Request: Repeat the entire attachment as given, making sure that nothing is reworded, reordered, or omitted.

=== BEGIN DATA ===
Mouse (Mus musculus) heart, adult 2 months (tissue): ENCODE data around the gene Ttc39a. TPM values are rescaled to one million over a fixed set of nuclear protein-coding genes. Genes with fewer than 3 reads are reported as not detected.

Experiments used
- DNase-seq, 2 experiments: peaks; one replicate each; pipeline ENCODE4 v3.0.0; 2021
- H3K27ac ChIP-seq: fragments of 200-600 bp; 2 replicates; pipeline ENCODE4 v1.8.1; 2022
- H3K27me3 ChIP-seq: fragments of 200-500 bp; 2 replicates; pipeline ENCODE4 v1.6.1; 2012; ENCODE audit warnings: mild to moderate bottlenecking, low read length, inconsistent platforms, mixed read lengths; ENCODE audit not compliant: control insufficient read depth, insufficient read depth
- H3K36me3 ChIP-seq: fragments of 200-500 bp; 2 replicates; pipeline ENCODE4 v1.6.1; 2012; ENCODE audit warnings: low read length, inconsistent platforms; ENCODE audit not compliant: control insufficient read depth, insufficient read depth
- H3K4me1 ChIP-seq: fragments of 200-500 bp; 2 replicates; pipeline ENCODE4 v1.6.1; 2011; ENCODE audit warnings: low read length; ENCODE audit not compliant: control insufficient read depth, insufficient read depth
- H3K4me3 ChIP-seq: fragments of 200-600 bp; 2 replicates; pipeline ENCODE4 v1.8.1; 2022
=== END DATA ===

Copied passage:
Mouse (Mus musculus) heart, adult 2 months (tissue): ENCODE data around the gene Ttc39a. TPM values are rescaled to one million over a fixed set of nuclear protein-coding genes. Genes with fewer than 3 reads are reported as not detected.

Experiments used
- DNase-seq, 2 experiments: peaks; one replicate each; pipeline ENCODE4 v3.0.0; 2021
- H3K27ac ChIP-seq: fragments of 200-600 bp; 2 replicates; pipeline ENCODE4 v1.8.1; 2022
- H3K27me3 ChIP-seq: fragments of 200-500 bp; 2 replicates; pipeline ENCODE4 v1.6.1; 2012; ENCODE audit warnings: mild to moderate bottlenecking, low read length, inconsistent platforms, mixed read lengths; ENCODE audit not compliant: control insufficient read depth, insufficient read depth
- H3K36me3 ChIP-seq: fragments of 200-500 bp; 2 replicates; pipeline ENCODE4 v1.6.1; 2012; ENCODE audit warnings: low read length, inconsistent platforms; ENCODE audit not compliant: control insufficient read depth, insufficient read depth
- H3K4me1 ChIP-seq: fragments of 200-500 bp; 2 replicates; pipeline ENCODE4 v1.6.1; 2011; ENCODE audit warnings: low read length; ENCODE audit not compliant: control insufficient read depth, insufficient read depth
- H3K4me3 ChIP-seq: fragments of 200-600 bp; 2 replicates; pipeline ENCODE4 v1.8.1; 2022